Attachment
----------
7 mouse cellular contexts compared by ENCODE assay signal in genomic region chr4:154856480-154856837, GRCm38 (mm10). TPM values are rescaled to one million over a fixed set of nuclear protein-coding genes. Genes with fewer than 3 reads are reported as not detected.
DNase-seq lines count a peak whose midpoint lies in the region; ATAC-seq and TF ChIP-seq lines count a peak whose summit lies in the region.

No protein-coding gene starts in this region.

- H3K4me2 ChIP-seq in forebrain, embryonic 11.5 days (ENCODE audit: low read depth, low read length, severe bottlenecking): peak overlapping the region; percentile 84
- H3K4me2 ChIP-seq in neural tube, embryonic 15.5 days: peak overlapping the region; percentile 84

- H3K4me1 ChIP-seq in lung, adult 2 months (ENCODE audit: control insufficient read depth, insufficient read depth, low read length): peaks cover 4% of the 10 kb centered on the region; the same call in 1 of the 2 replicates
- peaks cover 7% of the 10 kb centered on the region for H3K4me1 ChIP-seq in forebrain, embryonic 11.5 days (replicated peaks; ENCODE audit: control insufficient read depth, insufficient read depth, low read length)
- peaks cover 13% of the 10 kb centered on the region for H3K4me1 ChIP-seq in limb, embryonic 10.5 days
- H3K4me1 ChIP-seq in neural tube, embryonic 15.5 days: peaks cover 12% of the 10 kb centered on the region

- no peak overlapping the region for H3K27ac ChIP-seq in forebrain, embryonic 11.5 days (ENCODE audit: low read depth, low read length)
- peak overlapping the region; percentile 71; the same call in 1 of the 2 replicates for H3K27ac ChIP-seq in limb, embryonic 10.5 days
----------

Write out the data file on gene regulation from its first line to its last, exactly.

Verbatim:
7 mouse cellular contexts compared by ENCODE assay signal in genomic region chr4:154856480-154856837, GRCm38 (mm10). TPM values are rescaled to one million over a fixed set of nuclear protein-coding genes. Genes with fewer than 3 reads are reported as not detected.
DNase-seq lines count a peak whose midpoint lies in the region; ATAC-seq and TF ChIP-seq lines count a peak whose summit lies in the region.

No protein-coding gene starts in this region.

- H3K4me2 ChIP-seq in forebrain, embryonic 11.5 days (ENCODE audit: low read depth, low read length, severe bottlenecking): peak overlapping the region; percentile 84
- H3K4me2 ChIP-seq in neural tube, embryonic 15.5 days: peak overlapping the region; percentile 84

- H3K4me1 ChIP-seq in lung, adult 2 months (ENCODE audit: control insufficient read depth, insufficient read depth, low read length): peaks cover 4% of the 10 kb centered on the region; the same call in 1 of the 2 replicates
- peaks cover 7% of the 10 kb centered on the region for H3K4me1 ChIP-seq in forebrain, embryonic 11.5 days (replicated peaks; ENCODE audit: control insufficient read depth, insufficient read depth, low read length)
- peaks cover 13% of the 10 kb centered on the region for H3K4me1 ChIP-seq in limb, embryonic 10.5 days
- H3K4me1 ChIP-seq in neural tube, embryonic 15.5 days: peaks cover 12% of the 10 kb centered on the region

- no peak overlapping the region for H3K27ac ChIP-seq in forebrain, embryonic 11.5 days (ENCODE audit: low read depth, low read length)
- peak overlapping the region; percentile 71; the same call in 1 of the 2 replicates for H3K27ac ChIP-seq in limb, embryonic 10.5 days